Duke Back at No. 1 in Nike/US Lacrosse Division I Men's Top 20


Duke's Peter Conley dodges against Notre Dame's Charles Leonard in the ACC semifinals April 27 at Koskinen Stadium in Charlottesville, Va.

Duke jumps back to the No. 1 spot in this week’s rankings, swapping places with Yale after the Bulldogs fell to Cornell in the Ivy League title game.

But this is the last regular season ranking, something no one will recall three weeks from today when a national champion is crowned in Foxborough, Mass.

Will Duke win its fourth national title in nine seasons? Can Maryland go back-to-back? Does Johns Hopkins end an 11-year championship drought? Is it time for Albany, Notre Dame or Yale to celebrate on Memorial Day for the first time? Or will it be someone else?

In 21 days, there might very well be a new No. 1 — and it will be the one remembered for years to come.

Nike/US Lacrosse
Division I Men’s Top 20

May 7, 2018




1 Duke 13-3 2 5/12 vs. No. 18 Villanova
2 Yale 13-3 1 5/12 vs. No. 16 UMass
3 Albany 14-2 5 5/12 vs. Richmond
4 Maryland 12-3 3 5/13 vs. No. 19 Robert Morris/Canisius
5 Johns Hopkins 11-4 7 5/13 vs. No. 11 Georgetown
6 Loyola 12-3 6 5/12 vs. No. 10 Virginia
7 Cornell 12-4 9 5/13 at No. 12 Syracuse
8 Notre Dame 9-5 8 5/13 vs. No. 9 Denver
Denver 12-3 4 5/13 at No. 8 Notre Dame
10 Virginia 12-5 10 5/12 at No. 6 Loyola
11 Georgetown 12-4 16 5/13 at No. 5 Johns Hopkins
12 Syracuse 8-6 14 5/13 vs. No. 7 Cornell
13 Ohio State 8-7 11 Season complete
14 Rutgers 9-6 12 Season complete
15 Navy 9-5 13 Season complete
16 UMass 12-4 18 5/12 at No. 2 Yale
17 Bucknell 11-4 15 Season complete
18 Villanova 10-5 17 5/12 at No. 1 Denver
19 Robert Morris 12-4 NR 5/9 at Canisius
20 Penn State 8-6 19 Season complete
Also considered (alphabetical order): Lehigh, Michigan, North Carolina, Princeton, Richmond, Vermont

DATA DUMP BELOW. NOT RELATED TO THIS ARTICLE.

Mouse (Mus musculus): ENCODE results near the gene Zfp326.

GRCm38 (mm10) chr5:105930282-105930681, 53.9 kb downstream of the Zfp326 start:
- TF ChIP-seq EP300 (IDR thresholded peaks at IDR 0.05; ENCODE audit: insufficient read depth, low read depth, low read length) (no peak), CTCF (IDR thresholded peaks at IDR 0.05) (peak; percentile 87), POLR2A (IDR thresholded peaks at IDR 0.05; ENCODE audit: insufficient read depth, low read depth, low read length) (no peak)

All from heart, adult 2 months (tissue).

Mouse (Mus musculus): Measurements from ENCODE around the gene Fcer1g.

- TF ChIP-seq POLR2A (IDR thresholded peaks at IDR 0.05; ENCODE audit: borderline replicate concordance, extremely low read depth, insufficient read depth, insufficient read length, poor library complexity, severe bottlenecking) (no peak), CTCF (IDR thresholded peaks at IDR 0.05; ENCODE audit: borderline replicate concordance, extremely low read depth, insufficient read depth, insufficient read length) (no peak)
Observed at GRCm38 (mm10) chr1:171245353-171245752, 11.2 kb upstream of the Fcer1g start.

Division I Men | Division I Women
Division II Men | Division II Women
Division III Men | Division III Women


Georgetown (+5)

The Hoyas are responsible for one of the best stories in the sport. Georgetown was a combined 6-22 over the last two seasons; with that sort of recent track record, few outside the program would have believed the Hoyas could end an 11-year postseason drought this spring.

But the Hoyas did just, shaking off a 1-4 wobble in the middle of the season to rattle off a five-game winning streak in April and May. The stretch was capped by a masterful 8-3 victory over Denver in Saturday’s Big East title game, vaulting Kevin Warne’s program into a first-round NCAA tournament date with Johns Hopkins.


Denver (-5)

The Pioneers cost themselves a home game in the NCAA tournament with their Big East tournament loss to Georgetown. The three goals were the fewest Denver has scored since coach Bill Tierney arrived before the 2010 season.

Denver isn’t getting back ineligible long pole Sean Mayle, and even with a massive possession advantage provided by faceoff ace Trevor Baptiste, it isn’t the offensive juggernaut it’s been in the past. With a 2-3 record against the NCAA tournament field, consider this a bit of a correction after the Pioneers saw their eight-game winning streak end Saturday.


Robert Morris

Let’s ignore the Colonials’ treatment from the NCAA and look at what they have accomplished this season.

They won at Penn State and Marquette, two postseason teams from a year ago. Their only nonconference setbacks came at Rutgers and Georgetown. They won the Northeast Conference, avenging regular-season losses to Bryant and Saint Joseph’s. And they’re the only first-time participant in this year’s NCAA tournament field.

No matter what happens Wednesday (when Robert Morris visits Canisius) and beyond, the Colonials have a lot to celebrate.


North Carolina (previously No. 20)

The Tar Heels get bumped for Robert Morris this week. Joe Breschi’s team missed the NCAA tournament for the first time since 2006 after an uneven year that saw the Tar Heels win their first six (including a riveting comeback at Johns Hopkins) and then drop seven in a row before upending Notre Dame in their regular-season finale.

North Carolina is already a good candidate for a bounceback season in 2019 after absorbing some tough lessons during a disappointing 7-7 run this spring.

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